Foucault 4/14 Daniele Lorenzini | A Dispatch from Paris: “A Little History of Truth in General”

By Daniele Lorenzini

I have followed with great interest, from Paris, the discussions which arose before, during, and after the first three meetings of the seminar “Foucault 13/13”, and I really look forward to “Foucault 4/14”, which is going to be exciting—Linda Zerilli and Anna Lvovsky’s posts on Psychiatric Power are brilliant and challenging. I would like to contribute to these rich discussions by drawing some attention to an aspect of Foucault’s lectures on Psychiatric Power that I have always considered crucial, both for the “discursive economy” of these lectures and in view of the methodological and conceptual “shifts” Foucault introduced a few years later in On the Government of the Living (1979-1980).

At the beginning of his 23 January 1974 lecture of Psychiatric Power, Foucault opens what he himself calls “a parenthesis”—but readers of Foucault’s lectures at the Collège de France have already learnt that what he presents as a parenthesis is very often something quite decisive. Foucault, speaking about the complex and many-sided “mechanism of discipline” that functioned within the asylum in the nineteenth century, argues that its effects introduced a question of truth: “medical knowledge, which again was only a token of power, found itself required to speak, no longer just in terms of power, but in terms of truth” (PP, p. 235). Indeed, as Anna Lvovsky correctly suggests, in Psychiatric Power Foucault delivers an analysis of madness as a battle over truth-production, and in many senses also the hysterics’ “counter-conduct” that will be taken into account by Linda Zerilli can be described in terms of a challenge on the level of truth. This is why, by retracing “a little history of truth in general” (PP, p. 235), Foucault is actually doing something crucial with respect both to the stakes of these lectures and to future developments of his thought.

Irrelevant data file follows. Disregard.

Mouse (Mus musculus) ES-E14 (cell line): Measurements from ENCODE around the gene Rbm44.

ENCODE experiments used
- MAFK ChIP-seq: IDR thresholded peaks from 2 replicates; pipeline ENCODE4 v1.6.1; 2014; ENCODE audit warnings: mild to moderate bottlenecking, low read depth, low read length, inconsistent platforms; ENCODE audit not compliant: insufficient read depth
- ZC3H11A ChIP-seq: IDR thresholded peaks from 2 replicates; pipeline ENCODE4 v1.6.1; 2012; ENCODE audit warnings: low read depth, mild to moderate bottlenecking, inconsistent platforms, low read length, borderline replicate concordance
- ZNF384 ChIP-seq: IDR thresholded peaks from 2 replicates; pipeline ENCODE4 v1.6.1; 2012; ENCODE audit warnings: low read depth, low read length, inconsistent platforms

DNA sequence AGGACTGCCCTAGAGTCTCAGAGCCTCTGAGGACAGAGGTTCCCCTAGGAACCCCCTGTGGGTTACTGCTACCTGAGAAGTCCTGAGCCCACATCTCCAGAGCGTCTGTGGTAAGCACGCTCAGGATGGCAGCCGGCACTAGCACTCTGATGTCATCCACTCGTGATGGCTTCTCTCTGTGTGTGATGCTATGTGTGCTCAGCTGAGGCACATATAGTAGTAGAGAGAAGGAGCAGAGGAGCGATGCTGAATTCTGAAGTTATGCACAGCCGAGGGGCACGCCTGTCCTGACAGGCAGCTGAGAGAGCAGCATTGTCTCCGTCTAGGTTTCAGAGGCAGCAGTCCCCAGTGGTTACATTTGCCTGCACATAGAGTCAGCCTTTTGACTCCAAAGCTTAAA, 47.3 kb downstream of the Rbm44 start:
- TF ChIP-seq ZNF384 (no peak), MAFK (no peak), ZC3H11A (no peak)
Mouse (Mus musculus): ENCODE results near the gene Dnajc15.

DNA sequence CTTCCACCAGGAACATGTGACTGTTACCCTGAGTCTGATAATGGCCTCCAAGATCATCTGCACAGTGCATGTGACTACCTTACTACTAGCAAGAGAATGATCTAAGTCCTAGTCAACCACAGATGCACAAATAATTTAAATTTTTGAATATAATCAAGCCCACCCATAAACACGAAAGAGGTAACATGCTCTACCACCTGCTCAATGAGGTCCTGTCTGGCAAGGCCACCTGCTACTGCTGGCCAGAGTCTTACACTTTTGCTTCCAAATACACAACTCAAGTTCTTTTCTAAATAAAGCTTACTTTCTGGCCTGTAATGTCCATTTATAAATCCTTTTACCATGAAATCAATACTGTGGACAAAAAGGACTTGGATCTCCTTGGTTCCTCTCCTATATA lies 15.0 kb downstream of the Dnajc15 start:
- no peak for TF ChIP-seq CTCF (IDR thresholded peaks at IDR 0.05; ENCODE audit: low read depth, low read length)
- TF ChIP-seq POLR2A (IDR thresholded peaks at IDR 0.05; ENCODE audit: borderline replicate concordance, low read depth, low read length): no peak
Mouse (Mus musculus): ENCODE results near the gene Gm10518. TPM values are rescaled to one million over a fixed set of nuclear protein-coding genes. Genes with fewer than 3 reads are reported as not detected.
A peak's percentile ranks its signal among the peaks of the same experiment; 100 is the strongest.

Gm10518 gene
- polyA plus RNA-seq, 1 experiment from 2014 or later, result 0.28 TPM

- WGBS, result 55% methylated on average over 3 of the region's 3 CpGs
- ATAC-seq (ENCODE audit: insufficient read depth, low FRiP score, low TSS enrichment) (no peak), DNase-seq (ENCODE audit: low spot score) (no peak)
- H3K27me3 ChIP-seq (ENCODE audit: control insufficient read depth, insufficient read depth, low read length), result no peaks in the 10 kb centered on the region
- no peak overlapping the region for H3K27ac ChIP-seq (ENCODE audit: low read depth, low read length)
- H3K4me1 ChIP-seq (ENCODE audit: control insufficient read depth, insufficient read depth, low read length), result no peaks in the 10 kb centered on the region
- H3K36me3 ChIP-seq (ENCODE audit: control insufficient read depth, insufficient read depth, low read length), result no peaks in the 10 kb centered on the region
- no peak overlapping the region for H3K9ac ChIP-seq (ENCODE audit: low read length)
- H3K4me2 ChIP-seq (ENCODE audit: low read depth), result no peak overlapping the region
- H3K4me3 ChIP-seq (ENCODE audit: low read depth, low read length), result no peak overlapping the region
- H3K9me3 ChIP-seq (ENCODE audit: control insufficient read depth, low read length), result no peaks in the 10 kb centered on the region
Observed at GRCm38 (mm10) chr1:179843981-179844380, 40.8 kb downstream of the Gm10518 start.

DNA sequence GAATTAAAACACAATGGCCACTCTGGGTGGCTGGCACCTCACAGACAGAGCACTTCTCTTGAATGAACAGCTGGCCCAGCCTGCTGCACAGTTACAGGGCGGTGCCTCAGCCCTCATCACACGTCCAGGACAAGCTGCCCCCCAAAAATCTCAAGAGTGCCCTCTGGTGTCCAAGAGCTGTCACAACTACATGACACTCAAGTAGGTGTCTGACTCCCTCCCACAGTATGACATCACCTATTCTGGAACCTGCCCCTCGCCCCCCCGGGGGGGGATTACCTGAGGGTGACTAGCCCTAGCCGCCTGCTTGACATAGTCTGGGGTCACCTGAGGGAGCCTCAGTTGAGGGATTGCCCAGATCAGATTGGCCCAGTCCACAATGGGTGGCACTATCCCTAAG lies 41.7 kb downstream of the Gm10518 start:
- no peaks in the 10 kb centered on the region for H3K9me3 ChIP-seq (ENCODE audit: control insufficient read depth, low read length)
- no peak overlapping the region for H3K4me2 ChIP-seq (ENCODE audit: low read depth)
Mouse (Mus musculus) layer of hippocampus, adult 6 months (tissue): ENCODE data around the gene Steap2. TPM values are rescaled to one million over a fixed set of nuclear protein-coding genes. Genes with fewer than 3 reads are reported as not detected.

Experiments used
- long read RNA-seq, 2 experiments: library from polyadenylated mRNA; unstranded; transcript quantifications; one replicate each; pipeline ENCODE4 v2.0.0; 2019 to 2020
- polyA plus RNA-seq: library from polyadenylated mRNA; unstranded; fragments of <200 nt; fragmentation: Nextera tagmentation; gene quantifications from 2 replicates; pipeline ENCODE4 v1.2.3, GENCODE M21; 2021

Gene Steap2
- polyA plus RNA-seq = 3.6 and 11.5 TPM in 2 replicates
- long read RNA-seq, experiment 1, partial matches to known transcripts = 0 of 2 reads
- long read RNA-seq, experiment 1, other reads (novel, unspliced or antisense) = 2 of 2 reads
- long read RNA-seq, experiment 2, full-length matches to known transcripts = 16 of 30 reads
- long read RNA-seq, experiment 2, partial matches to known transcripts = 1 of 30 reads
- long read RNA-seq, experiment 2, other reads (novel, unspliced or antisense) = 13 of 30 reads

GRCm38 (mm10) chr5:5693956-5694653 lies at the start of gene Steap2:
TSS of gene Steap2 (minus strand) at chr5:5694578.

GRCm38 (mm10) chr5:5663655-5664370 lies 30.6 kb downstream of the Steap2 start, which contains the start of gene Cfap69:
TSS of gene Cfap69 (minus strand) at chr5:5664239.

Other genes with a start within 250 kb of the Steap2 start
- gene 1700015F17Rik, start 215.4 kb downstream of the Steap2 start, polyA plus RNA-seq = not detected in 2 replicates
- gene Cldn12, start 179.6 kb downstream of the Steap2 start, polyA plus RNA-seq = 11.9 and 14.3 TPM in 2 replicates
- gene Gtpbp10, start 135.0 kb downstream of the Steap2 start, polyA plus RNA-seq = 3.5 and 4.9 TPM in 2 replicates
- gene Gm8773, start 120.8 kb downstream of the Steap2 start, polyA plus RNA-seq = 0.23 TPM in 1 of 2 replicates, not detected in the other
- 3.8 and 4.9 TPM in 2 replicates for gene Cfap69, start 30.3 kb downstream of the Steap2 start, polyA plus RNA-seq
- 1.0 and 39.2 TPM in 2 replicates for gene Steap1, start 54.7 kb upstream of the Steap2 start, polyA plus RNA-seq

More precisely, I would like to argue that, through this parenthesis, Foucault incites us to think otherwise—i.e. to modify our common and shared conception of truth in order to understand that truth is not first and foremost a metaphysical, logical, or epistemological issue, but a political or better (as he will clearly show starting from 1980) an ethico-political issue.

In his 1974 “little history of truth in general”, Foucault distinguishes two kinds of truth in a way that is reminiscent of the theses we find in Lectures on the Will to Know (see e.g. LWK, pp. 31-32).

1) On the one side, there is the scientific (or epistemological) conception of truth, characterized by two features:

a) First, the idea that “there is truth everywhere, in every place, and all the time”—this is what we could call the principle of the omnipresence of truth. Therefore, according to Foucault, “for a scientific type of knowledge nothing is too small, trivial, ephemeral, or occasional for the question of truth, nothing too distant or close to hand for us to put the question: what are you in truth?” (PP, pp. 235-236). A few years later, in On the Government of the Living, this statement will acquire a more explicit ethico-political value, since Foucault will apply it directly to the subject: it is the subject, indeed, that in Western societies is required to answer the question “who are you in truth?”